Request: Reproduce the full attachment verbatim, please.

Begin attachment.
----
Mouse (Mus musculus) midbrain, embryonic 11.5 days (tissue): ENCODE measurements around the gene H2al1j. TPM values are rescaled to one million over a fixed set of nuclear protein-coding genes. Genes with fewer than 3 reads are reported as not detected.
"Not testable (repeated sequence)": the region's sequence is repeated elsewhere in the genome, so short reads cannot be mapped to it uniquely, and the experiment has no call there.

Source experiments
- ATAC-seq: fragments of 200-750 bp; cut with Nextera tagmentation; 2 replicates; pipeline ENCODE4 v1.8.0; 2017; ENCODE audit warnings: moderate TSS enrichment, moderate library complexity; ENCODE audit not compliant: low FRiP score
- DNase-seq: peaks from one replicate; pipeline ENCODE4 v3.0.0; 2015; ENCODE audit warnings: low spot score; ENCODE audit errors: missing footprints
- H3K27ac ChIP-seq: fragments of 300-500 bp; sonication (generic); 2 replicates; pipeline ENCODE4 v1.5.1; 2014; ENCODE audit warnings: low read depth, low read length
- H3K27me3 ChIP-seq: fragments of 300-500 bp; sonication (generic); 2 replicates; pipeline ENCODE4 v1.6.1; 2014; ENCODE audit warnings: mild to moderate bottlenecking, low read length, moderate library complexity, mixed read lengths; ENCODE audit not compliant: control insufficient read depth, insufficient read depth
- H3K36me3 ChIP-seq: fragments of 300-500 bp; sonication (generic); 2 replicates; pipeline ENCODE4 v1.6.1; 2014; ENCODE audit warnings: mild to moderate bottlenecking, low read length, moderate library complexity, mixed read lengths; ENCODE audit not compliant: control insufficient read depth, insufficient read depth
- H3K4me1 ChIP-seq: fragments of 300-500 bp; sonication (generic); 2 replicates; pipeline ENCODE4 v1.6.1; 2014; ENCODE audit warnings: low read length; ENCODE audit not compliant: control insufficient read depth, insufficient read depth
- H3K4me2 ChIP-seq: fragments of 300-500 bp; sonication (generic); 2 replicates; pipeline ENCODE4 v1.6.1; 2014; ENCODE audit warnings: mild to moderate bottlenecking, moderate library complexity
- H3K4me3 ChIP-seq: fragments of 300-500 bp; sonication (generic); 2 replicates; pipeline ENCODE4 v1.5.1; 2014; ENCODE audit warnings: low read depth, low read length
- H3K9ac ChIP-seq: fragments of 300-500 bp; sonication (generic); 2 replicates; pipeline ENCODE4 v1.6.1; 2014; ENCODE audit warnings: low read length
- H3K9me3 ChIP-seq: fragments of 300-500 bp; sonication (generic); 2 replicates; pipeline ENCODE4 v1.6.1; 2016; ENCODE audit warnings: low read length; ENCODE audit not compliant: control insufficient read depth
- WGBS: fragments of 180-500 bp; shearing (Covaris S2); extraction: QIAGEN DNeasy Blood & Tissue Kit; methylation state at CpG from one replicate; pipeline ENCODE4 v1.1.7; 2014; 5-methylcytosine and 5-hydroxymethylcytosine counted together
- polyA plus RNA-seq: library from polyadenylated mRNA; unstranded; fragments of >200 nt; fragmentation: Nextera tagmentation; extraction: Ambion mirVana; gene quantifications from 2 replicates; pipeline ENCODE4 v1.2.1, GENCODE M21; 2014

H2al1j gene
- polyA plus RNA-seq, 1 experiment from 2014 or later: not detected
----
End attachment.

Mouse (Mus musculus) midbrain, embryonic 11.5 days (tissue): ENCODE measurements around the gene H2al1j. TPM values are rescaled to one million over a fixed set of nuclear protein-coding genes. Genes with fewer than 3 reads are reported as not detected.
"Not testable (repeated sequence)": the region's sequence is repeated elsewhere in the genome, so short reads cannot be mapped to it uniquely, and the experiment has no call there.

Source experiments
- ATAC-seq: fragments of 200-750 bp; cut with Nextera tagmentation; 2 replicates; pipeline ENCODE4 v1.8.0; 2017; ENCODE audit warnings: moderate TSS enrichment, moderate library complexity; ENCODE audit not compliant: low FRiP score
- DNase-seq: peaks from one replicate; pipeline ENCODE4 v3.0.0; 2015; ENCODE audit warnings: low spot score; ENCODE audit errors: missing footprints
- H3K27ac ChIP-seq: fragments of 300-500 bp; sonication (generic); 2 replicates; pipeline ENCODE4 v1.5.1; 2014; ENCODE audit warnings: low read depth, low read length
- H3K27me3 ChIP-seq: fragments of 300-500 bp; sonication (generic); 2 replicates; pipeline ENCODE4 v1.6.1; 2014; ENCODE audit warnings: mild to moderate bottlenecking, low read length, moderate library complexity, mixed read lengths; ENCODE audit not compliant: control insufficient read depth, insufficient read depth
- H3K36me3 ChIP-seq: fragments of 300-500 bp; sonication (generic); 2 replicates; pipeline ENCODE4 v1.6.1; 2014; ENCODE audit warnings: mild to moderate bottlenecking, low read length, moderate library complexity, mixed read lengths; ENCODE audit not compliant: control insufficient read depth, insufficient read depth
- H3K4me1 ChIP-seq: fragments of 300-500 bp; sonication (generic); 2 replicates; pipeline ENCODE4 v1.6.1; 2014; ENCODE audit warnings: low read length; ENCODE audit not compliant: control insufficient read depth, insufficient read depth
- H3K4me2 ChIP-seq: fragments of 300-500 bp; sonication (generic); 2 replicates; pipeline ENCODE4 v1.6.1; 2014; ENCODE audit warnings: mild to moderate bottlenecking, moderate library complexity
- H3K4me3 ChIP-seq: fragments of 300-500 bp; sonication (generic); 2 replicates; pipeline ENCODE4 v1.5.1; 2014; ENCODE audit warnings: low read depth, low read length
- H3K9ac ChIP-seq: fragments of 300-500 bp; sonication (generic); 2 replicates; pipeline ENCODE4 v1.6.1; 2014; ENCODE audit warnings: low read length
- H3K9me3 ChIP-seq: fragments of 300-500 bp; sonication (generic); 2 replicates; pipeline ENCODE4 v1.6.1; 2016; ENCODE audit warnings: low read length; ENCODE audit not compliant: control insufficient read depth
- WGBS: fragments of 180-500 bp; shearing (Covaris S2); extraction: QIAGEN DNeasy Blood & Tissue Kit; methylation state at CpG from one replicate; pipeline ENCODE4 v1.1.7; 2014; 5-methylcytosine and 5-hydroxymethylcytosine counted together
- polyA plus RNA-seq: library from polyadenylated mRNA; unstranded; fragments of >200 nt; fragmentation: Nextera tagmentation; extraction: Ambion mirVana; gene quantifications from 2 replicates; pipeline ENCODE4 v1.2.1, GENCODE M21; 2014

H2al1j gene
- polyA plus RNA-seq, 1 experiment from 2014 or later: not detected